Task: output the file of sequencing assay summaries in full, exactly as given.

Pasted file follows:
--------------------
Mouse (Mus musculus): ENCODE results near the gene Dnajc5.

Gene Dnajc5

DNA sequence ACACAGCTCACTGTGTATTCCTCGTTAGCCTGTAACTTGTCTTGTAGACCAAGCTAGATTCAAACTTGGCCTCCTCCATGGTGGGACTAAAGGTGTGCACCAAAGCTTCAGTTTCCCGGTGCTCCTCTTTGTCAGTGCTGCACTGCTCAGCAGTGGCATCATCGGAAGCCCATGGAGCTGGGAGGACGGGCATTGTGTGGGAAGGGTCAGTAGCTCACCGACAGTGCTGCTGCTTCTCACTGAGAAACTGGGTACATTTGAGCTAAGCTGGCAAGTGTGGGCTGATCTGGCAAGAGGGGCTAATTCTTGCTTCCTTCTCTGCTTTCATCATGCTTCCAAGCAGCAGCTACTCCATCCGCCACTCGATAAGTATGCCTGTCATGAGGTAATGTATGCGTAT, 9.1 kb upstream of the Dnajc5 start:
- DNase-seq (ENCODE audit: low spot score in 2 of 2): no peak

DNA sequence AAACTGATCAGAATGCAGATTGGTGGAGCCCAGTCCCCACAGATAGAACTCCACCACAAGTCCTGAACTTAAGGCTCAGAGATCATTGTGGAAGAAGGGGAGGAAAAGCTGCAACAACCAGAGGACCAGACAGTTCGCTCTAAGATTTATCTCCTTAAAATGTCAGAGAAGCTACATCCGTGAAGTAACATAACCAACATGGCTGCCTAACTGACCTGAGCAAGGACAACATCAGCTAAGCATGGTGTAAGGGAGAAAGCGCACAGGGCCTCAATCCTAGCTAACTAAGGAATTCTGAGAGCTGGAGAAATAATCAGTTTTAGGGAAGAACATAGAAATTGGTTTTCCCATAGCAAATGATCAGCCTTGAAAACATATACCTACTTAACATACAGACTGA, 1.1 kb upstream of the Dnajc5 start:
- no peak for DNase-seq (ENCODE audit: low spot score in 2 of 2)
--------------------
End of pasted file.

Mouse (Mus musculus): ENCODE results near the gene Dnajc5.

Gene Dnajc5

DNA sequence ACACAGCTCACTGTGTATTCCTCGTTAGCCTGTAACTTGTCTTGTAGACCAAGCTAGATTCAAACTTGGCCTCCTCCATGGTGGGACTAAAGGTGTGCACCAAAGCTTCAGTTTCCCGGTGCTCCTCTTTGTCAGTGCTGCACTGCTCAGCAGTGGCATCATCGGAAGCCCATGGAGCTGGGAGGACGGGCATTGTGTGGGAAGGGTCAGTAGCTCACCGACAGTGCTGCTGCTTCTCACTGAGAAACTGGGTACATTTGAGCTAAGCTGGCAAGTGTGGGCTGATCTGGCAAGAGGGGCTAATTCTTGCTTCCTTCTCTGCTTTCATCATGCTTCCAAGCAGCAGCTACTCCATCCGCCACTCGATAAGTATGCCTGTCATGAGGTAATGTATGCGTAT, 9.1 kb upstream of the Dnajc5 start:
- DNase-seq (ENCODE audit: low spot score in 2 of 2): no peak

DNA sequence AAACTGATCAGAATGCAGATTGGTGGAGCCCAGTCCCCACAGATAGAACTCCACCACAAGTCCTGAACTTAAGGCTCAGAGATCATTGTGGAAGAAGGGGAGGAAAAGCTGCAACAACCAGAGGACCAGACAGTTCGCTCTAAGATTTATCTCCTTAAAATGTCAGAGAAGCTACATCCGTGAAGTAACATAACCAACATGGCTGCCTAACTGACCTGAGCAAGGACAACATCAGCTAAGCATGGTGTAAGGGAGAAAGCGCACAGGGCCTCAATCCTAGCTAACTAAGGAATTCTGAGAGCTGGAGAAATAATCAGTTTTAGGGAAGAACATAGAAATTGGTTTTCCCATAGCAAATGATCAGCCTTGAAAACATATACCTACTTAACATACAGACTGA, 1.1 kb upstream of the Dnajc5 start:
- no peak for DNase-seq (ENCODE audit: low spot score in 2 of 2)